Its exciting that these heroes are being celebrated cinematically (In fact, I included this trio on a list of real-life heroes whose stories should be brought to the big screen) and the film works well enough for what it is. It just couldve been much better.
This article reminded me that the Sands of Iwo Jima included several actual Marines. Here is the section from Wikipedia.
Rene Gagnon, Ira Hayes, and John Bradley, (until 2016, Bradley was incorrectly identified as being a flag-raiser) the three survivors of the five Marines and one Navy corpsman who were credited with raising the second flag on Mount Suribachi during the actual battle, appear briefly in the film just prior to the re-enactment. Hayes was also the subject of a film biography, The Outsider, and Bradley the subject of a book by his son James, Flags of Our Fathers.
Also appearing as themselves are 1st Lt. Harold Schrier, who led the flag-raising patrol up Mount Suribachi on Iwo Jima and helped raise the first flag, Col. David M. Shoup, later Commandant of the Marine Corps and recipient of the Medal of Honor at Tarawa, and Lt. Col. Henry P. “Jim” Crowe, commander of the 2nd Battalion 8th Marines at Tarawa, where he earned the U.S. Navy Cross.
These “professional” movie critics wouldn’t know a decent movie if it hit them in the arse! Went to see this movie last night, and, while it was a bit slow at times, the leads did a good job playing what they were, three guys who grew up together and remained friends. Not a classic, but not as bad as this bozo would have you believe.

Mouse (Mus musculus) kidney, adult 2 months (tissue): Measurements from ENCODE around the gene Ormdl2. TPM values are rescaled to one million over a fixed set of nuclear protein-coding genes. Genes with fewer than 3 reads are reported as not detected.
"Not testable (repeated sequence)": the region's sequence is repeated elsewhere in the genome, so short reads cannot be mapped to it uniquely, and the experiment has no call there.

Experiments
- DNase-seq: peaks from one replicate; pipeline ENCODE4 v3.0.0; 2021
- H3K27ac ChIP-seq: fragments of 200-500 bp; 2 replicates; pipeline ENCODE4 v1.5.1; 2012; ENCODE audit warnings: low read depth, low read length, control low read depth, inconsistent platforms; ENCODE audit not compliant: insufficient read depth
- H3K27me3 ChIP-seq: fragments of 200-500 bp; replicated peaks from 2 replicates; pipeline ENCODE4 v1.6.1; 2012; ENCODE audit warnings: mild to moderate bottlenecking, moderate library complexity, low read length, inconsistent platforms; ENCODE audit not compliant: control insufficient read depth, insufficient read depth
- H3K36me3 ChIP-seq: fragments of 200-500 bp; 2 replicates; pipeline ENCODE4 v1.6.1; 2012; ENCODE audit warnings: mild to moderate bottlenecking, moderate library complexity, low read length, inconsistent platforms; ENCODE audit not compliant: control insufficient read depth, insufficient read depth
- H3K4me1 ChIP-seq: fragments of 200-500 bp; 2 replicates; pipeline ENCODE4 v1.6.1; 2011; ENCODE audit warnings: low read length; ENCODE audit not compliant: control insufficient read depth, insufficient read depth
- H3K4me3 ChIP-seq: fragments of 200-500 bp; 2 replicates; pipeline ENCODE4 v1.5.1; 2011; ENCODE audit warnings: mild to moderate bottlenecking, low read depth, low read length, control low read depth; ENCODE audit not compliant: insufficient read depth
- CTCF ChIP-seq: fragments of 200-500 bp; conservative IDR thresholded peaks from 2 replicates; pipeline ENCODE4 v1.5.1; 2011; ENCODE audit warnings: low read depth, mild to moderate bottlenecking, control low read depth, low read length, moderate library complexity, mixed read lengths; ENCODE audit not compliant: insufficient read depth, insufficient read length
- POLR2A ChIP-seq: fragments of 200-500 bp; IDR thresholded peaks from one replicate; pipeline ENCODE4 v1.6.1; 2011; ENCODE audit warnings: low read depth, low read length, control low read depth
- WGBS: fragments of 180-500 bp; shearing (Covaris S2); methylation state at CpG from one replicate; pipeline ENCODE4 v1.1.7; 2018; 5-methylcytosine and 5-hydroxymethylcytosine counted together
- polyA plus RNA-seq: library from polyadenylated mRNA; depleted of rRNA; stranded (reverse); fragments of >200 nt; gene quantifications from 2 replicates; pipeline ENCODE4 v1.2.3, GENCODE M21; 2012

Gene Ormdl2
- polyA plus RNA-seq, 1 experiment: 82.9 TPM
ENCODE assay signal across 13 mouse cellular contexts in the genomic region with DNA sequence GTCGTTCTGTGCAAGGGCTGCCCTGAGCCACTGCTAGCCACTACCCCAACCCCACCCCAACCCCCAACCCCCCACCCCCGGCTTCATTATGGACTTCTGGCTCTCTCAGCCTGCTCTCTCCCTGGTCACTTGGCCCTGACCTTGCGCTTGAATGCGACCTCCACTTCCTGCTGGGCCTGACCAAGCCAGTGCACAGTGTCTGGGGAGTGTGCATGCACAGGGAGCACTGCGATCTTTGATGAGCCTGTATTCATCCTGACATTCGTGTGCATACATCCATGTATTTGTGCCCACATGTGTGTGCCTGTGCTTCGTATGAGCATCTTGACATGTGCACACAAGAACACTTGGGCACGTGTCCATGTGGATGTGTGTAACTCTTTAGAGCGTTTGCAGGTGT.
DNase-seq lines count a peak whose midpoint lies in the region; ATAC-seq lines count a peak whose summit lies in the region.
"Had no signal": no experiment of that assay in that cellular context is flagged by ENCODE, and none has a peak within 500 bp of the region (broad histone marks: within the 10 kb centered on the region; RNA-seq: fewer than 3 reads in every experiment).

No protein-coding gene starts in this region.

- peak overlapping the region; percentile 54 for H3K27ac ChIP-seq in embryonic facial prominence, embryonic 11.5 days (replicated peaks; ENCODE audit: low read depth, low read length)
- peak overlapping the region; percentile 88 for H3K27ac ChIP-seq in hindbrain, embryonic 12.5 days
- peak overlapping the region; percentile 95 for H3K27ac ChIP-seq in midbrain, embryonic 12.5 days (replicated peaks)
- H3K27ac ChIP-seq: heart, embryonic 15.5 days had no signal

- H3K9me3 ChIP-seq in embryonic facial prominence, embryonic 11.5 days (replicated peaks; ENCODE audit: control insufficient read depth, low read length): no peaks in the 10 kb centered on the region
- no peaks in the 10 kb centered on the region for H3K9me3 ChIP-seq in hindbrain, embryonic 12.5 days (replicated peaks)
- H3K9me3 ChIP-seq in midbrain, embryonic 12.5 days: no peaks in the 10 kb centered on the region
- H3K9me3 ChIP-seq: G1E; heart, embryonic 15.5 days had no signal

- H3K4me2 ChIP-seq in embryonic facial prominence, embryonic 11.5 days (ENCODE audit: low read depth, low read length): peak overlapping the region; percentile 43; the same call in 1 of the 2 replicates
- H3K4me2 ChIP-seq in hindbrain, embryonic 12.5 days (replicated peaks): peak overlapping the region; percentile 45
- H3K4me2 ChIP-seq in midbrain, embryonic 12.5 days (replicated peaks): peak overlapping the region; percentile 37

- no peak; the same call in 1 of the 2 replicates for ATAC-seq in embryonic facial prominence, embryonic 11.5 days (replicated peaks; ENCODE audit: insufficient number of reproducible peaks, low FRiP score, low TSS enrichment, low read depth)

To contrast this, we went to see “Phantom Thread” a couple weeks ago. The critics LOOOOOOOOVED this movie, said it was Daniel Day-Lewis’ best ever performance, blah, blah, blah. After sitting through 2 1/2 hours of this movie, our assessment was just that: BLAH!
We need more movies like “Sully”, “12 Strong” and “15:18 to Paris” showing real people in places they don’t want or expect to be. And a lot less SJW pablum like the impending “Black Panther” movie looks to be.
Really looking forward to this movie. Especially that the heroes play themselves. I dont care if their acting seems stilted. Their actions on that day should excuse them from any criticism, on anything, forever. I thought Alek was adorable on Dancing with the Stars. This comment is from a grannie : )
Were going to see it Tuesday
We saw this last night and yes...slow for quite a while. But then I realized that it depicting real life and the characteristics that made them who they were that day on the train.
So this is how it is...you’re a fairly normal person with good values just going about your life and suddenly - TERROR. To me the slowness of the beginning really emphasized the importance of their reactions when it mattered most.
True American Heros. Not fake actors - fake script - fake story. I’d watch this anytime compared to all that computerized BS that’s out there now.
Audie Murphy played himself as well.
i love clint, i love USA hero movies, and was primed for a great one.
but folks, the movie is just bad. the acting is awful, the story takes forever to get anywhere.
you have to endure an hour of bad acting, bad dialogue before anything happens.
i couldn’t take it. i left
We saw it yesterday and enjoyed it. The scenes on the train are pretty graphic.
We were subjected to at least 20 minutes of ear shattering previews and one looked as bad as the rest. Clint makes a good, entertaining movie.